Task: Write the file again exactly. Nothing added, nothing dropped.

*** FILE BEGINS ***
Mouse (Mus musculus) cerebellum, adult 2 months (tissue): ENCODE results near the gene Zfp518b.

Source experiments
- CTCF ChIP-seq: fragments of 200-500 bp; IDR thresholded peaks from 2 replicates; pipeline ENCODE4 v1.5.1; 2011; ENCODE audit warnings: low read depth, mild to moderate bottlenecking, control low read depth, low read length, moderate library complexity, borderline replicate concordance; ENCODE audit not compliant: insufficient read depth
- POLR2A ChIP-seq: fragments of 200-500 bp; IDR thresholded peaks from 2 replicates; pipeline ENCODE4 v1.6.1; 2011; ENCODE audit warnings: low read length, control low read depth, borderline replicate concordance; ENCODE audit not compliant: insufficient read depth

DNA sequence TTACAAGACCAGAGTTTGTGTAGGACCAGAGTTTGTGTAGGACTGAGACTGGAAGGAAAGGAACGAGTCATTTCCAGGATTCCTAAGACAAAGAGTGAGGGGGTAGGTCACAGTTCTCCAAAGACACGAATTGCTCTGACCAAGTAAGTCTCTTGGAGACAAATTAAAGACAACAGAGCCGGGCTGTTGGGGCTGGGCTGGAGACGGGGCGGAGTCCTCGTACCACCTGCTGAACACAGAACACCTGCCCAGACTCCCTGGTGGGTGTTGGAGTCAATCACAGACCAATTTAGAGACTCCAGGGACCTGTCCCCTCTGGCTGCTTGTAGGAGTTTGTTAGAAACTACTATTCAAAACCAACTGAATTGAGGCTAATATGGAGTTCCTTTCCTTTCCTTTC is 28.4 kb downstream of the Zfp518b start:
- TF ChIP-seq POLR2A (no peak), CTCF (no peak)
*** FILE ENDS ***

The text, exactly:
Mouse (Mus musculus) cerebellum, adult 2 months (tissue): ENCODE results near the gene Zfp518b.

Source experiments
- CTCF ChIP-seq: fragments of 200-500 bp; IDR thresholded peaks from 2 replicates; pipeline ENCODE4 v1.5.1; 2011; ENCODE audit warnings: low read depth, mild to moderate bottlenecking, control low read depth, low read length, moderate library complexity, borderline replicate concordance; ENCODE audit not compliant: insufficient read depth
- POLR2A ChIP-seq: fragments of 200-500 bp; IDR thresholded peaks from 2 replicates; pipeline ENCODE4 v1.6.1; 2011; ENCODE audit warnings: low read length, control low read depth, borderline replicate concordance; ENCODE audit not compliant: insufficient read depth

DNA sequence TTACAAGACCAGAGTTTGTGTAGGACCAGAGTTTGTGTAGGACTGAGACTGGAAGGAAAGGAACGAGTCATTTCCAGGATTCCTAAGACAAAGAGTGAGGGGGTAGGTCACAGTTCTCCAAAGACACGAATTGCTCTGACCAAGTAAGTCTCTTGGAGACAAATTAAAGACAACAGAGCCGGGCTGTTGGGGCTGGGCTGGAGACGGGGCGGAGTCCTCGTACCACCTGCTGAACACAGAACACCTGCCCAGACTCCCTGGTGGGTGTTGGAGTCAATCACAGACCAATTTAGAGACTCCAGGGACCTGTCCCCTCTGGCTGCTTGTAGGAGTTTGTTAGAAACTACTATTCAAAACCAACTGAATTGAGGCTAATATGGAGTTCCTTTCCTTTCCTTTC is 28.4 kb downstream of the Zfp518b start:
- TF ChIP-seq POLR2A (no peak), CTCF (no peak)